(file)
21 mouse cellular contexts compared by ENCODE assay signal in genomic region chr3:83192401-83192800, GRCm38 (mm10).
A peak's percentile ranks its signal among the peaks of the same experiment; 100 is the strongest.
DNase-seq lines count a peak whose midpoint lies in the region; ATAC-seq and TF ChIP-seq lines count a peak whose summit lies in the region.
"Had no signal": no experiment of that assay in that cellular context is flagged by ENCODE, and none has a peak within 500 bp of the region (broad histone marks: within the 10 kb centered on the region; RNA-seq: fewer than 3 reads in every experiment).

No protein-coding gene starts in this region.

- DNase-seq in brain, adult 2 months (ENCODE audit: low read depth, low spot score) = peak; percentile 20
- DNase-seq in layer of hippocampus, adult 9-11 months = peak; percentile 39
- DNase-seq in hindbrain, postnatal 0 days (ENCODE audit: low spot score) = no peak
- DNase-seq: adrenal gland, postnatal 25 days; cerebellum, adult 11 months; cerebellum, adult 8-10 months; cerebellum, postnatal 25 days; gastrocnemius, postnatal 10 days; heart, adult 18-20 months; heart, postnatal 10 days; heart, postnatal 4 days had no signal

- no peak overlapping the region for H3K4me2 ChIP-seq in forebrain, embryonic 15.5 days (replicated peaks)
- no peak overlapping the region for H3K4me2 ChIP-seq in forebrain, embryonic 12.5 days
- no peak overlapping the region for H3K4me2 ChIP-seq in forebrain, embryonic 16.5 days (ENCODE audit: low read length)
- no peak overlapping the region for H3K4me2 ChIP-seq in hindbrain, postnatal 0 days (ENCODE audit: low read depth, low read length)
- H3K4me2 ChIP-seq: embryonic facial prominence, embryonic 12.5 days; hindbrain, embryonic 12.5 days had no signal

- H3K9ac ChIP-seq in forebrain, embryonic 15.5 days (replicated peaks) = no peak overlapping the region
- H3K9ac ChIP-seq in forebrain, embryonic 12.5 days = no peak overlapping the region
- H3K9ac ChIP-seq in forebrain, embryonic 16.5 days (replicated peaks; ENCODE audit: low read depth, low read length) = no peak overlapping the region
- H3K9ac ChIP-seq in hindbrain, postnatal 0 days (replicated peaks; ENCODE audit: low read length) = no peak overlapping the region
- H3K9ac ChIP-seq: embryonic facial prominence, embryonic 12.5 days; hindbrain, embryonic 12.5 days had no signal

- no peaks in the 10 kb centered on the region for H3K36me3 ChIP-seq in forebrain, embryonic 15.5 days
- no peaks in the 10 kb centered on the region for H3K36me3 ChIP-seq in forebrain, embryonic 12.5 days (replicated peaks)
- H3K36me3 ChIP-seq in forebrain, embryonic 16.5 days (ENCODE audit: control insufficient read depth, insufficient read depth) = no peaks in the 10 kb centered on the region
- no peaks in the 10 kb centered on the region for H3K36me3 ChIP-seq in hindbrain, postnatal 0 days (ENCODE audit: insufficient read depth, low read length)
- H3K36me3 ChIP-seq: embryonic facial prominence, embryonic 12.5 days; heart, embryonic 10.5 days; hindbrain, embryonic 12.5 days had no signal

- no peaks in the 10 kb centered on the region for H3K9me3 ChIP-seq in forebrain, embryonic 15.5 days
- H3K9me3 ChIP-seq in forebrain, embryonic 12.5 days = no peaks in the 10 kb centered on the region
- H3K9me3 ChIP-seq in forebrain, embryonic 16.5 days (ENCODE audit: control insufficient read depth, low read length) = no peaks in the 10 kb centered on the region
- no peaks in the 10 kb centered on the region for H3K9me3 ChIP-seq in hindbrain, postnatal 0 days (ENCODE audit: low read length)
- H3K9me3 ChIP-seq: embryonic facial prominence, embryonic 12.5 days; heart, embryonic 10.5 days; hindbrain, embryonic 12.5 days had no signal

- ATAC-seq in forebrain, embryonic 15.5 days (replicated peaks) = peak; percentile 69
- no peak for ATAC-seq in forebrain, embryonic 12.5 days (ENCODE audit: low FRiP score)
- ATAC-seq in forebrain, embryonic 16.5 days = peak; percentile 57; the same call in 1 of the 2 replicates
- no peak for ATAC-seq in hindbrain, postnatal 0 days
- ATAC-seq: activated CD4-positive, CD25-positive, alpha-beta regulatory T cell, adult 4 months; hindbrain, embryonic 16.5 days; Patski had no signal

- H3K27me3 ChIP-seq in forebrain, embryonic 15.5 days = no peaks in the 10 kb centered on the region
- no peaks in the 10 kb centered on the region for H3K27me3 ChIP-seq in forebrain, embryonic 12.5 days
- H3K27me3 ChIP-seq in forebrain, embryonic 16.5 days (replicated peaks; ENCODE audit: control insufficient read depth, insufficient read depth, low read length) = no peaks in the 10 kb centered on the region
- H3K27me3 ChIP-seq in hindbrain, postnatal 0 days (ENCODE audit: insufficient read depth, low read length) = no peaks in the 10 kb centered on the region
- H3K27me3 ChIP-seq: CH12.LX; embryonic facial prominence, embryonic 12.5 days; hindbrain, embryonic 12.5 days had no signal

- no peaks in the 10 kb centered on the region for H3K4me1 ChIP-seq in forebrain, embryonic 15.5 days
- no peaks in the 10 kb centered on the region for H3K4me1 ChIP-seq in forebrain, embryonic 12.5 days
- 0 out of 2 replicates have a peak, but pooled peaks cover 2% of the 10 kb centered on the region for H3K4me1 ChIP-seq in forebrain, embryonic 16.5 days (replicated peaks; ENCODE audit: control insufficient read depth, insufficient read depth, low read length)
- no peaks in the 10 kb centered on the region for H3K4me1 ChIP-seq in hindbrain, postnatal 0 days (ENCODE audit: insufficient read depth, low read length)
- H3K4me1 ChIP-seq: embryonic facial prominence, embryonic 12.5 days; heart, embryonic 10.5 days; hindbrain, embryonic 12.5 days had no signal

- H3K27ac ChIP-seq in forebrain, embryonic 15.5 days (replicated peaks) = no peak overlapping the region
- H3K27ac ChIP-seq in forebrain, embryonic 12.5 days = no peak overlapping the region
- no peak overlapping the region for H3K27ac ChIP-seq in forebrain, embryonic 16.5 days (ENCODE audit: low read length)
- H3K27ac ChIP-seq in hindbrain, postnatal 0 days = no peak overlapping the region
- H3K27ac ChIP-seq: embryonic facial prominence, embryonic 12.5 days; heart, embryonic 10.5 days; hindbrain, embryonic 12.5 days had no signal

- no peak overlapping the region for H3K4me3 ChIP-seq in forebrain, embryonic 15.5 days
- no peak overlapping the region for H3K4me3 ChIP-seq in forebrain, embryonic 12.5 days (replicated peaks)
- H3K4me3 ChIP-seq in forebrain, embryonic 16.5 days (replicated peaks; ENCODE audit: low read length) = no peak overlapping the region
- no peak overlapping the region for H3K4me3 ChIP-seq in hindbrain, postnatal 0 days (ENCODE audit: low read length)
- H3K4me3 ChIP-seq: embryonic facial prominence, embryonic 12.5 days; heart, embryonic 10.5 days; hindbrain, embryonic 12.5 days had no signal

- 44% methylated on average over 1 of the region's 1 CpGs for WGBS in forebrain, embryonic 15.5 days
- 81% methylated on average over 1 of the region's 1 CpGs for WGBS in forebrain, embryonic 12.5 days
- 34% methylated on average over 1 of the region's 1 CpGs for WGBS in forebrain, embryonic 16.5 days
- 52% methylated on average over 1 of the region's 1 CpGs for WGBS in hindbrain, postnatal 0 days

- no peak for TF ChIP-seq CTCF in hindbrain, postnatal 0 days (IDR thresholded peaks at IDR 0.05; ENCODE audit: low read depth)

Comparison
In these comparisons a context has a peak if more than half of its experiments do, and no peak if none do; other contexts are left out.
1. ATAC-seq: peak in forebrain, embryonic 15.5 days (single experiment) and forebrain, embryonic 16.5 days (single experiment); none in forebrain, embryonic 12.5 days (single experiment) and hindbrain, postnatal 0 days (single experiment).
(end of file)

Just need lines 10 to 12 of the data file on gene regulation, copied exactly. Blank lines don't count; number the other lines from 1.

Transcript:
- no peak overlapping the region for H3K4me2 ChIP-seq in forebrain, embryonic 15.5 days (replicated peaks)
- no peak overlapping the region for H3K4me2 ChIP-seq in forebrain, embryonic 12.5 days
- no peak overlapping the region for H3K4me2 ChIP-seq in forebrain, embryonic 16.5 days (ENCODE audit: low read length)